Niagara Gazette — That didn't go over well in the comedy community, with several people coming forth with suggestions for Thompson. "It was kind of an unfortunate, unthinking thing to say," said Miriam Petty, a Northwestern University communications professor and expert on black popular culture.
Sketch comedy troupes like Second City, the Upright Citizens Brigade Theater and the Groundlings are fertile ground for future cast members. Current players pass along recommendations, like when Tina Fey touted Amy Poehler. There are often specific needs: "SNL" was particularly seeking men this year because Jason Sudeikis, Fred Armisen and Bill Hader left the show, and Seth Meyers is soon to graduate to his own weeknight show.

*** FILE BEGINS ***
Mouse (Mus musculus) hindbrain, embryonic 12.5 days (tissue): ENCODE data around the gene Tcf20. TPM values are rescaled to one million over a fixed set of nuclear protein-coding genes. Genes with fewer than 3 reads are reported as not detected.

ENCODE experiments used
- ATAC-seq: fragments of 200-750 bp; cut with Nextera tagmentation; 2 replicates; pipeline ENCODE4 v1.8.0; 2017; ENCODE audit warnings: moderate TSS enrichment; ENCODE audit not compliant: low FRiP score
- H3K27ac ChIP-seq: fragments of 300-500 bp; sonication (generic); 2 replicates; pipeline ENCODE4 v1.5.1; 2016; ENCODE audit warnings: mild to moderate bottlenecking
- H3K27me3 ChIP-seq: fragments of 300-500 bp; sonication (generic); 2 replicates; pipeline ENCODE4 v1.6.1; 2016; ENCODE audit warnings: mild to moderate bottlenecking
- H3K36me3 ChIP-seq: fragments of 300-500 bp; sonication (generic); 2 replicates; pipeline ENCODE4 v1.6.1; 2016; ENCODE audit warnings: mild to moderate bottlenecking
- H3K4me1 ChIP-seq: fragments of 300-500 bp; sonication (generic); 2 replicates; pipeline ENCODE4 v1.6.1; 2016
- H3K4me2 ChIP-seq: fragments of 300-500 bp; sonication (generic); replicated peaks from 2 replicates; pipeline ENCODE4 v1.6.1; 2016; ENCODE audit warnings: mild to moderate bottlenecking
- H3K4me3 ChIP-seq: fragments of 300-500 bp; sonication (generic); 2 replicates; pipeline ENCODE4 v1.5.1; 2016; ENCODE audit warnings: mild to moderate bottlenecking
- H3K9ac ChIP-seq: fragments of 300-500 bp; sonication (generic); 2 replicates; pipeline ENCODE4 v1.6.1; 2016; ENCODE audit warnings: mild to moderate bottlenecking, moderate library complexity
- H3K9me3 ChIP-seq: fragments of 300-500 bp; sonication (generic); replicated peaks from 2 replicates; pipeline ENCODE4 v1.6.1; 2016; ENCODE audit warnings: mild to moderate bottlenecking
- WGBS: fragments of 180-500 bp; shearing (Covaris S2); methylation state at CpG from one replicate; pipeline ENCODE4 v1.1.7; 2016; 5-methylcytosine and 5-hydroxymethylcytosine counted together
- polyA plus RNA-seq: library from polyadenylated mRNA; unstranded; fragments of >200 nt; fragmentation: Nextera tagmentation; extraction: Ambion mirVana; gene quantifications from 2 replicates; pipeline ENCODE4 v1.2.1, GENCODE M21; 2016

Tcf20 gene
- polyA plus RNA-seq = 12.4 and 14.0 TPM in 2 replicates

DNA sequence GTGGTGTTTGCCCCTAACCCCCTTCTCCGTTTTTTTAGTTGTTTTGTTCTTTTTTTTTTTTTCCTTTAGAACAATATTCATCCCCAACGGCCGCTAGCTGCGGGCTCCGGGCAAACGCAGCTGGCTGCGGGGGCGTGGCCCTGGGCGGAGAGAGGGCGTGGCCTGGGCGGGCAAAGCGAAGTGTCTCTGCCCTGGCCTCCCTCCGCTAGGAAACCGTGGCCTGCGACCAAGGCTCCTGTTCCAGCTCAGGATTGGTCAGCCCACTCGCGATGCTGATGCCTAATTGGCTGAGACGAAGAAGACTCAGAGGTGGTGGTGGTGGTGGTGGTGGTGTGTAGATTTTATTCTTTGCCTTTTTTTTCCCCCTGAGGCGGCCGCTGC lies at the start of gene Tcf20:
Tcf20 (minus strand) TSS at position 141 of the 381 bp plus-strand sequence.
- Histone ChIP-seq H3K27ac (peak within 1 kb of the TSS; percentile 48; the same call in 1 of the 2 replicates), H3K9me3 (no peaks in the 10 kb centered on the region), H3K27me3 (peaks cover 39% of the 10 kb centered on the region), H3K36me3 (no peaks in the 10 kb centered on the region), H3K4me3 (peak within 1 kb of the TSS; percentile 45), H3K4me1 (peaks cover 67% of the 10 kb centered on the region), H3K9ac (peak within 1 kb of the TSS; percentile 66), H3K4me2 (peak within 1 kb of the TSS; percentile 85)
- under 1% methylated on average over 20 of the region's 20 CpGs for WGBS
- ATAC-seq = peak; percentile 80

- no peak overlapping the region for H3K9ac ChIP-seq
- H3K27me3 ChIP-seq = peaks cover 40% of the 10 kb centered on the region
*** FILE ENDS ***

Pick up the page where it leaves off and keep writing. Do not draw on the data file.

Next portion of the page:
Michaels said "SNL" is particularly interested in sketch comedy experience, a different skill than stand-up. He also wants to make sure that a new cast member has some seasoning and won't be overwhelmed by the pace and attention.
"You don't do anyone a favor if they're not ready," he said.
Two of the black women who were on the show — Danitra Vance and Yvonne Hudson — lasted only one season each during the 1980s, although Michaels said that wasn't necessarily an indication they weren't ready. The third black woman cast member, Ellen Cleghorne, was on from 1991 to 1995.
There has often been criticism through the years that late-night comedy in general is a boy's club, particularly a white boy's club (There aren't any Asians or Hispanics on the show either, male or female, though cast member Nasim Pedrad is Iranian-American).
Petty said she didn't think there was a conscious effort to be exclusionary on "Saturday Night Live." ''But when most of the people in the boardroom (making casting decisions) are white men, that's going to happen," she said.